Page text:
Lawmakers approved a resolution asking the Iraqi government to end the agreement under which Washington sent troops more than four years ago to help fight ISIS. The bill is nonbinding and subject to approval by the Iraqi government but has the backing of the outgoing prime minister.
But the vote was another sign of the blowback from the US airstrike Friday that killed Iranian Gen Qassem Soleimani and a number of top Iraqi officials at the Baghdad airport. Soleimani was the architect of Iran’s proxy wars across the Mideast and was blamed for the deaths of hundreds of Americans in roadside bombings and other attacks.
Speaking to lawmakers in Parliament, Prime Minister Adel Abdul-Mahdi said that after the killing of Soleimani, the government has two choices: End the presence of foreign troops in Iraq or restrict their mission to training Iraqi forces. “As a prime minister and supreme commander of the armed forces, I call for adopting the first choice,” Abdul-Mahdi said.
Abdul-Mahdi resigned last year in response to the anti-government protests that have engulfed Baghdad and the mostly Shiite southern provinces. Political factions have been unable to agree on a new prime minister, and Abdul-Mahdi continues in a caretaker capacity. Asked shortly before the parliamentary vote whether the US would comply with an Iraqi government request for American troops to leave, US Secretary of State Mike Pompeo would not answer directly. “We’ll watch. We’re following very closely what’s taking place in the Iraqi Parliament,? he told CBS’ ?Face the Nation.? “It is the United States that is prepared to help the Iraqi people get what it is they deserve and continue our mission there to take down terrorism from ISIS and others in the region.”
A pullout of the estimated 5,200 U.S. troops could not allow ISIS to make a comeback but could also enable Iran to deepen its influence in Iraq. US Sen Lindsey Graham, R-S.C., a member of the Senate Foreign Relations Committee, said on Fox News that the parliamentary vote is a bit concerning. The Iranian government is trying to basically take over Iraq’s political system. Iran is bribing Iraqi politicians. To the Iraqi people, do not allow your politicians to turn Iraq into a proxy of Iran,” he said.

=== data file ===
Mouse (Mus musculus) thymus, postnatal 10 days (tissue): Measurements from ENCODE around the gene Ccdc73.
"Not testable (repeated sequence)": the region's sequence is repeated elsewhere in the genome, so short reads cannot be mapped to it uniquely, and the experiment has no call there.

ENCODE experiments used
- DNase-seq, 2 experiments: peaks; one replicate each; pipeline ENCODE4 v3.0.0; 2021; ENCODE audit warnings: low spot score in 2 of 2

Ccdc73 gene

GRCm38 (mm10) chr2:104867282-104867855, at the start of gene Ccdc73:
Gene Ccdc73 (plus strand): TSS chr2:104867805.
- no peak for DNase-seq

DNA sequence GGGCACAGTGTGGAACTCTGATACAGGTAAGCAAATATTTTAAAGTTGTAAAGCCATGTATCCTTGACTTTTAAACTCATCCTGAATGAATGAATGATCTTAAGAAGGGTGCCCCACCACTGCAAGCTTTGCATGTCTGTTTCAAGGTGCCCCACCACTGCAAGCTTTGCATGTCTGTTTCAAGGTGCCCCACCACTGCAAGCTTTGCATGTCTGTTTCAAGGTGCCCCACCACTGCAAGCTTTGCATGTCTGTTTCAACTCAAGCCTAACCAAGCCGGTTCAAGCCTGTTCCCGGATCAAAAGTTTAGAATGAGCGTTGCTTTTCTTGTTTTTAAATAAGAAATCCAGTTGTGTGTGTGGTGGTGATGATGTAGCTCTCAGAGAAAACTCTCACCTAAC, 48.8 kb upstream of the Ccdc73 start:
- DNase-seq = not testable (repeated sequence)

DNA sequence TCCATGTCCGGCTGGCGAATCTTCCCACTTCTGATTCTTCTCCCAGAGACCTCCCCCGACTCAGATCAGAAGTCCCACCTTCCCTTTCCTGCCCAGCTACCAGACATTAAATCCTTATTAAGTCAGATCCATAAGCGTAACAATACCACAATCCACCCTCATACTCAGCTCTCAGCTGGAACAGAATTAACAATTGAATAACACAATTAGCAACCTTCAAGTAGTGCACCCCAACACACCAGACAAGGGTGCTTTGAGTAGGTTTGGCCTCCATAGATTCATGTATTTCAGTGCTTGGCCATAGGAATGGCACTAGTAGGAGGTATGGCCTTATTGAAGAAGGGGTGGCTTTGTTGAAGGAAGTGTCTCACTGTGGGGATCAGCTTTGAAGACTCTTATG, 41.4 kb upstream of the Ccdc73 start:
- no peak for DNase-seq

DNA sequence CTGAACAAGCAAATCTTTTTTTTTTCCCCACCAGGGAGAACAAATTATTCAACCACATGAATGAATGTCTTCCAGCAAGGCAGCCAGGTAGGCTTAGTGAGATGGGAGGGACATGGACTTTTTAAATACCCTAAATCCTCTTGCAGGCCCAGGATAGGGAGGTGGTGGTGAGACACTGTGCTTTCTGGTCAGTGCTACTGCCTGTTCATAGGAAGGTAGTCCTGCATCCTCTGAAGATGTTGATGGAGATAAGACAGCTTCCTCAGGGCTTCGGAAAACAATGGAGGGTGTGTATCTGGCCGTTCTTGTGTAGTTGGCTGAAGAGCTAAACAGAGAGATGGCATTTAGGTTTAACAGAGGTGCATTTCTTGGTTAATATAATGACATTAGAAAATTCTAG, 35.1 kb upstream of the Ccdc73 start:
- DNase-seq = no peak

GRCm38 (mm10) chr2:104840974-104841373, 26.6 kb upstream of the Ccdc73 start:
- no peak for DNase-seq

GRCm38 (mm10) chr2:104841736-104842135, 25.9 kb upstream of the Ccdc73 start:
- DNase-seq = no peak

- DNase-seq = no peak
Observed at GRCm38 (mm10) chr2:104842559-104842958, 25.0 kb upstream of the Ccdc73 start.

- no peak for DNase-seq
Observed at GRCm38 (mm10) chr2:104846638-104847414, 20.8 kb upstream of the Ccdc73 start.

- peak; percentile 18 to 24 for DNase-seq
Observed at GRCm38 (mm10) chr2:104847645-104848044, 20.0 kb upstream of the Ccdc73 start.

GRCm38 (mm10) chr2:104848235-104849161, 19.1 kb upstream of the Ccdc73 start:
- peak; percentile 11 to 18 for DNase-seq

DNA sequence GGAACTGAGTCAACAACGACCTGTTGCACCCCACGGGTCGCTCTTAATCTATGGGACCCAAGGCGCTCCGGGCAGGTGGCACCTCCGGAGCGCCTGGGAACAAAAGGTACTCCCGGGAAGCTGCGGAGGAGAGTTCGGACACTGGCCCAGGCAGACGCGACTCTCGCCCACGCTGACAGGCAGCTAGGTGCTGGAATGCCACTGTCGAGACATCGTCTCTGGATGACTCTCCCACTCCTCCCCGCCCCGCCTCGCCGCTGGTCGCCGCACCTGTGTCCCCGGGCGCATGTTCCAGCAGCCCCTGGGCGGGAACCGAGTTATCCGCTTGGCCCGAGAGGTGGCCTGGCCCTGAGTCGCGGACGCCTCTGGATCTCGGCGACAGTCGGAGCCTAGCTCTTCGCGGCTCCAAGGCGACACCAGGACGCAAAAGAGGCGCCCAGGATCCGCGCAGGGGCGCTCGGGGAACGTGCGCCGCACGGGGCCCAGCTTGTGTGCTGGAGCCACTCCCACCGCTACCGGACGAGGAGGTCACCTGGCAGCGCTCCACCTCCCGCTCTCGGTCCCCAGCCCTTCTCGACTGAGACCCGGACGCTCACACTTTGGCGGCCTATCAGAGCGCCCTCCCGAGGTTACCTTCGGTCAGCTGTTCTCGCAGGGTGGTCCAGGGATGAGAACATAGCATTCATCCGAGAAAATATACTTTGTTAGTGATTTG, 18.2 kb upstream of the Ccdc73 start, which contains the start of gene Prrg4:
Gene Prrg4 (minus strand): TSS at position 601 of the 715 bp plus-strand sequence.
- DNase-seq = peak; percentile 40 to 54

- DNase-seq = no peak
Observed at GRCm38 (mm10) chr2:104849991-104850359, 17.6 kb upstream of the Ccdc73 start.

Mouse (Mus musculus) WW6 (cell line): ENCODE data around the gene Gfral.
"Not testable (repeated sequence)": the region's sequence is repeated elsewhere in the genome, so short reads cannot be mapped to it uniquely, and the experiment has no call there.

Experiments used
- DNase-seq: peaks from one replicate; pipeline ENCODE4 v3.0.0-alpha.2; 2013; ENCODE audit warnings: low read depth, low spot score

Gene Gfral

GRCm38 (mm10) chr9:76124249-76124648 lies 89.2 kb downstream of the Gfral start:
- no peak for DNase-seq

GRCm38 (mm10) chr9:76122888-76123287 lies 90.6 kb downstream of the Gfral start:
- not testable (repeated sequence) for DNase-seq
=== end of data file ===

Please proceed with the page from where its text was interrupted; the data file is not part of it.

The attack that killed Soleimani has dramatically escalated regional tensions and raised fears of outright war. Amid Iran’s threats of vengeance, the US-led military coalition in Iraq announced Sunday it is putting the fight against Islamic State militants on hold to focus on protecting its troops and bases. The coalition said it is suspending the training of Iraqi forces and other operations in support of the battle against ISIS. Also, the leader of Lebanon’s Iran-backed Hezbollah group vowed to end the US military’s presence in the Middle East, saying U.S. bases, warships and soldiers are now fair targets.
“The suicide attackers who forced the Americans to leave from our region in the past are still here and their numbers have increased,” Nasrallah said. It was not clear which suicide bombings Nasrallah was referring to. But a 1983 attack on a US Marine barracks in Beirut, Lebanon, killed 241 US servicemen and led President Ronald Reagan to withdraw all American forces from the country. Nasrallah spoke from an undisclosed location, and his speech was played on large screens for thousands of Shiite followers in southern Beirut, interrupted occasionally by chants. The comments were Nasrallah’s first since Soleimani’s killing.
The majority of about 180 legislators present in Parliament voted in favour of the troop-removal resolution. It was backed by most Shiite members of parliament, who hold a majority of seats. Many Sunni and Kurdish legislators did not show up for the session, apparently because they oppose abolishing the deal. “The government should work on ending the presence of all foreign forces,” Parliament Speaker Mohamed a-Halbousi said after the vote. Iraqi officials have decried the killing of the general a violation of Iraqi sovereignty. Abdul-Mahdi called it a “political assassination.”
Killing Iran’s most powerful general marked a turning point in US Mideast policy by elevating a conflict that had previously been more of a shadow war, and by putting in doubt the Pentagon’s ability to keep troops in Iraq.
More broadly, the killing appears to have lessened chances that President Donald Trump will achieve the central goal of his “maximum pressure” campaign against Iran: to compel its leaders to negotiate a new, broader nuclear deal.
The administration also faces troubling questions about the legality of the Soleimani killing, its failure to consult Congress in advance, and the prospect of plunging America into a new Mideast war.